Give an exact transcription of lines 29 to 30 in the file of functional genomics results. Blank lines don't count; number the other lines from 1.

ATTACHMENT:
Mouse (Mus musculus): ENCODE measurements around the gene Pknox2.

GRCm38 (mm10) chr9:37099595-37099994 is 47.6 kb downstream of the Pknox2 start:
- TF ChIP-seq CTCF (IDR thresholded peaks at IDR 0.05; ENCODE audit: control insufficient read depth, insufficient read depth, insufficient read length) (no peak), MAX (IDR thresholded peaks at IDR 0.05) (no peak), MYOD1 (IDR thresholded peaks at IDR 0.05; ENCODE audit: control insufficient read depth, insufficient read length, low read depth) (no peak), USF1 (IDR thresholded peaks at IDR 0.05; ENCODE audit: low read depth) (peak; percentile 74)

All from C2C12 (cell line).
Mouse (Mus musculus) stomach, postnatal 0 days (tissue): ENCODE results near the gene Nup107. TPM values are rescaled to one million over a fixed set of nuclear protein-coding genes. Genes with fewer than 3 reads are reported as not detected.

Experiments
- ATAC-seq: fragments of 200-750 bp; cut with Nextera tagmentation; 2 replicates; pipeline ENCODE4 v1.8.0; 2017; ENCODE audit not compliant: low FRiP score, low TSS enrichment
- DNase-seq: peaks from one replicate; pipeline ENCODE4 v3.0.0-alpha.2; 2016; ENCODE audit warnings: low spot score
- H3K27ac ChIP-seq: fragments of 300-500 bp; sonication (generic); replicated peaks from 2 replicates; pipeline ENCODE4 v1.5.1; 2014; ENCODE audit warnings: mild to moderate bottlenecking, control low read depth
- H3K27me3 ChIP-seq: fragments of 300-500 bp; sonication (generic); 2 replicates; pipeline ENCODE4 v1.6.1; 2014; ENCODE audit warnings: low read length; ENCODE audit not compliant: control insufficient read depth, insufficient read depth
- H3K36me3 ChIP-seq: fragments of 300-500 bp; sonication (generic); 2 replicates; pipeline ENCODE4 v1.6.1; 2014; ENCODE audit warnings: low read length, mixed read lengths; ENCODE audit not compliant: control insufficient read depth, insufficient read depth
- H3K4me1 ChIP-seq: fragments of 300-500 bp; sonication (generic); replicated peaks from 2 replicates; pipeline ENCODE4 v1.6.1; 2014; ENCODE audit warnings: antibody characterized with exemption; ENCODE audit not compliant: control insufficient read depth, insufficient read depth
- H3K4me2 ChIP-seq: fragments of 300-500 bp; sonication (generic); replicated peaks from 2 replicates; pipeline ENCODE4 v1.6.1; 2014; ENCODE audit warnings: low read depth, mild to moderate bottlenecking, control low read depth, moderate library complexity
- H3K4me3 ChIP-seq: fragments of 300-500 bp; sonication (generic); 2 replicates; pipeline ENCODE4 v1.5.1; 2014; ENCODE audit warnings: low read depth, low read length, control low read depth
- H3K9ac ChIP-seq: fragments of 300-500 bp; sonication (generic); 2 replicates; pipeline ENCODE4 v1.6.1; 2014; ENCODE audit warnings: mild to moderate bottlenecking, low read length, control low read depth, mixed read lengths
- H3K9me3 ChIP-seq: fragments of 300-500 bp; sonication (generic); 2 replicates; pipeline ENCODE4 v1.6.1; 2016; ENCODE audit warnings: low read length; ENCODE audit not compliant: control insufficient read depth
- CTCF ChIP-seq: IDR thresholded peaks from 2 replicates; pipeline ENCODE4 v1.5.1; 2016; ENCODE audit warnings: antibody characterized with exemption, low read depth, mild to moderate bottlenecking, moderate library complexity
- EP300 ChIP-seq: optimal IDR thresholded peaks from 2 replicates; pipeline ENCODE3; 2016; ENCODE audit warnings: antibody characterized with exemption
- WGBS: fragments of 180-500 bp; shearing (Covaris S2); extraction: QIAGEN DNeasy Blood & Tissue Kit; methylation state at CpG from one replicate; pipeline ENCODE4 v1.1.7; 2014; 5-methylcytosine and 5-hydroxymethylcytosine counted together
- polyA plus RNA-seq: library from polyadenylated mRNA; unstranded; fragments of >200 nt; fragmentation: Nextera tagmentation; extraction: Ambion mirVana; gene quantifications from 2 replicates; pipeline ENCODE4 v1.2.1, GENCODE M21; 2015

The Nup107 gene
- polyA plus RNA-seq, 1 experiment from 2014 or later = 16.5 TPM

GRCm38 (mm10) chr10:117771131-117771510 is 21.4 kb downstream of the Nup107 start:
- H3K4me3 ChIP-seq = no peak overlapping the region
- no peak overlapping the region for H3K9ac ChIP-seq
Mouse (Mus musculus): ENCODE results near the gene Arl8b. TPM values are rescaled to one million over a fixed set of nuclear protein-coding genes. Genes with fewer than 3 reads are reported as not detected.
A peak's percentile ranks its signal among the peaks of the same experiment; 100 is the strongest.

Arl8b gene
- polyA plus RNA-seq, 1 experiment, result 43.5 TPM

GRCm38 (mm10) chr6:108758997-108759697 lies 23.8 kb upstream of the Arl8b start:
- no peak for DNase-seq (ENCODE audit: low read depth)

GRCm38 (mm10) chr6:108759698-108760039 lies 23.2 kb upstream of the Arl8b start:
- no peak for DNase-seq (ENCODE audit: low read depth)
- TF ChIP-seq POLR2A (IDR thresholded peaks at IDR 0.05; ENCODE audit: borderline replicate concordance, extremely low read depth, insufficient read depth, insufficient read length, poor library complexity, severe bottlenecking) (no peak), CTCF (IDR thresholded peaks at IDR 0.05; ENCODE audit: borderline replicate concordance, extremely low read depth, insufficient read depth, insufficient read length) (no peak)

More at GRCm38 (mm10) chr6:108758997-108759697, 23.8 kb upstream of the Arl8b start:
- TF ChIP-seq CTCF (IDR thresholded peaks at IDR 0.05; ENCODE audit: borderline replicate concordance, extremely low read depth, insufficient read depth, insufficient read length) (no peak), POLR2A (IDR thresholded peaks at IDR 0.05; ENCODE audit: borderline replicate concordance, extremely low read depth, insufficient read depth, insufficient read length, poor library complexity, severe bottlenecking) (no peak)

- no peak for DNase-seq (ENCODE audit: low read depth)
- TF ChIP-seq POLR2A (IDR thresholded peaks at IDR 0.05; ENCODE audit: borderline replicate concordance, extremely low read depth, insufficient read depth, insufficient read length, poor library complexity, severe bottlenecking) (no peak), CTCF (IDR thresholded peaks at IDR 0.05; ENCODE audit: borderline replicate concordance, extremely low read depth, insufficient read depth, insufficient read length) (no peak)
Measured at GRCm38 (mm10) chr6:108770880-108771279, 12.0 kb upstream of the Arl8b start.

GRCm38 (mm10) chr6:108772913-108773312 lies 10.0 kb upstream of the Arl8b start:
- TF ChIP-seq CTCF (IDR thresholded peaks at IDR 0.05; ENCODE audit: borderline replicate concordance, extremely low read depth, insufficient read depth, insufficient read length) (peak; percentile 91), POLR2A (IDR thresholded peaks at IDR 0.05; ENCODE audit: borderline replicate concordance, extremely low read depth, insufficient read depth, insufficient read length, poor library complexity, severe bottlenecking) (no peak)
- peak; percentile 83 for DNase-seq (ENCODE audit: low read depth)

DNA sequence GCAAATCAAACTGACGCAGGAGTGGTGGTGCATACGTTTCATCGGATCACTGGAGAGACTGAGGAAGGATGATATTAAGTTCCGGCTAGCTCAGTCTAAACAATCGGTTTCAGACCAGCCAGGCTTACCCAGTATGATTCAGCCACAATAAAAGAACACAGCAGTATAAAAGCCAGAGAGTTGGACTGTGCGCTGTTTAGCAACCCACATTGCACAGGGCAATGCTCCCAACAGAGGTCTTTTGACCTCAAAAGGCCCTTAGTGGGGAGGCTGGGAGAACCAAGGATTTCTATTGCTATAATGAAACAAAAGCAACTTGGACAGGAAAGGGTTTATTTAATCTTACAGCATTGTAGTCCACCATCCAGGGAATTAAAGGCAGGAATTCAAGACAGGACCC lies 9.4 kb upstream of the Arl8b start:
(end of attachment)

- polyA plus RNA-seq, 1 experiment, result 43.5 TPM

GRCm38 (mm10) chr6:108758997-108759697 lies 23.8 kb upstream of the Arl8b start: